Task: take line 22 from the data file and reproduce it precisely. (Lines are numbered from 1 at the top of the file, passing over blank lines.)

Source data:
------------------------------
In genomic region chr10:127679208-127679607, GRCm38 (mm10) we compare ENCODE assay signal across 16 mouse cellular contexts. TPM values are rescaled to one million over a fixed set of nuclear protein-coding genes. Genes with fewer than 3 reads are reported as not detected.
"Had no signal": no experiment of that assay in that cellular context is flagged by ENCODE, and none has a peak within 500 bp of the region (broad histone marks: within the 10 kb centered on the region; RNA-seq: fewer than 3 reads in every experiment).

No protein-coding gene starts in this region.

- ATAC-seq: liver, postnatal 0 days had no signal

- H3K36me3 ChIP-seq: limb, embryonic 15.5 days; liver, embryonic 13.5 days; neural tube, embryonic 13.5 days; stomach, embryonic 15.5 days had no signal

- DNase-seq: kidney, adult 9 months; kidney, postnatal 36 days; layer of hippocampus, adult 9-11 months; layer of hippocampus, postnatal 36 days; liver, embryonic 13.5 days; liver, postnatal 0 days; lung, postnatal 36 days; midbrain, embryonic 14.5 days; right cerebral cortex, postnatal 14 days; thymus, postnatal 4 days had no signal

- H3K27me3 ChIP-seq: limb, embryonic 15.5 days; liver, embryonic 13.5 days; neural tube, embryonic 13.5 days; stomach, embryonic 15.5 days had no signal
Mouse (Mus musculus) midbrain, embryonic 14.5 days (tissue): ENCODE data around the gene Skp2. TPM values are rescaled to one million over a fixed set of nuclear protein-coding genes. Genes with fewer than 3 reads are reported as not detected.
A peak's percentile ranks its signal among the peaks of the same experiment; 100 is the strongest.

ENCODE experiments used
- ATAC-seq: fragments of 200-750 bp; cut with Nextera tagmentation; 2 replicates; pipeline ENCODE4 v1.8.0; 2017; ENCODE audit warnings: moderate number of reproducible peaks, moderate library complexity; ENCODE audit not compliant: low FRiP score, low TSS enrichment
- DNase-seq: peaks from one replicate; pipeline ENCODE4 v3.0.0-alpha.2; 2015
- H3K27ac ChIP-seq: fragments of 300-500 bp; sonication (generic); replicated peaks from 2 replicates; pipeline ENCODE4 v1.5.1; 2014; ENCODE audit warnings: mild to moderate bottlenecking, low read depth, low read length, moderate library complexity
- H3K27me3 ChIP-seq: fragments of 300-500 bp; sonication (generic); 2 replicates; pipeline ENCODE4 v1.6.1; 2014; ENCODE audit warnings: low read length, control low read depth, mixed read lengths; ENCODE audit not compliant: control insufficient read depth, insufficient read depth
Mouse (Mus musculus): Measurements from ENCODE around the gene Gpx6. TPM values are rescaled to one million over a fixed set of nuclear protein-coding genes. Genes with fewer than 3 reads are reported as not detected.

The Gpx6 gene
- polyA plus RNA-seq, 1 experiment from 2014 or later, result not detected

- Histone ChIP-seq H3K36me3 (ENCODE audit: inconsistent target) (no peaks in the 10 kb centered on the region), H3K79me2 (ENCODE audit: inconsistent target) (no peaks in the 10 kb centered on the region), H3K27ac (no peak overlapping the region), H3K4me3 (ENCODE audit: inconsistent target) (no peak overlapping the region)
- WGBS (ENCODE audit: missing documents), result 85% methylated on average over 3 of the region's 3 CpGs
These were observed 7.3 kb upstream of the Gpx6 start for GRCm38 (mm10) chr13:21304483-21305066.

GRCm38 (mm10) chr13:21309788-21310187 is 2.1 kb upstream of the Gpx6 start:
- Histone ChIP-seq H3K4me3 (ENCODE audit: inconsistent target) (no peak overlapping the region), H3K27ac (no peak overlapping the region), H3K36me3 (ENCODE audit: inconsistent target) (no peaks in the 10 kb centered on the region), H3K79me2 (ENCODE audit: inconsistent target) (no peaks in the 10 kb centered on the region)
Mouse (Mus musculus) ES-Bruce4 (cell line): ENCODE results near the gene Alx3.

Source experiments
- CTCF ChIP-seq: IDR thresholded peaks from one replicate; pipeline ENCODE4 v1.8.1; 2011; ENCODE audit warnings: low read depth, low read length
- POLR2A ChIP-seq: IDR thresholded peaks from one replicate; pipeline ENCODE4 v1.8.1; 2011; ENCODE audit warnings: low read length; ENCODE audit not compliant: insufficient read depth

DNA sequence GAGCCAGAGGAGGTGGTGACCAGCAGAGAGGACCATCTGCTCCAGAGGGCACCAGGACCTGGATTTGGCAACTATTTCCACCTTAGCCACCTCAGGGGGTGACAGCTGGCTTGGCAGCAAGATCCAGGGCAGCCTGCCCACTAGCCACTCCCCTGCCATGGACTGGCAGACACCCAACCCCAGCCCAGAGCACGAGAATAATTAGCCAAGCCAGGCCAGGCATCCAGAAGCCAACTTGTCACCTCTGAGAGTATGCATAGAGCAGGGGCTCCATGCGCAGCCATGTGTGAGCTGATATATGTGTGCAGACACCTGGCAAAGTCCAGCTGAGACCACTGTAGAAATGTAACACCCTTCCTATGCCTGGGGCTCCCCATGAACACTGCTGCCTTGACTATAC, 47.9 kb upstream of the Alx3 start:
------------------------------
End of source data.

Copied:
- Histone ChIP-seq H3K4me3 (ENCODE audit: inconsistent target) (no peak overlapping the region), H3K27ac (no peak overlapping the region), H3K36me3 (ENCODE audit: inconsistent target) (no peaks in the 10 kb centered on the region), H3K79me2 (ENCODE audit: inconsistent target) (no peaks in the 10 kb centered on the region)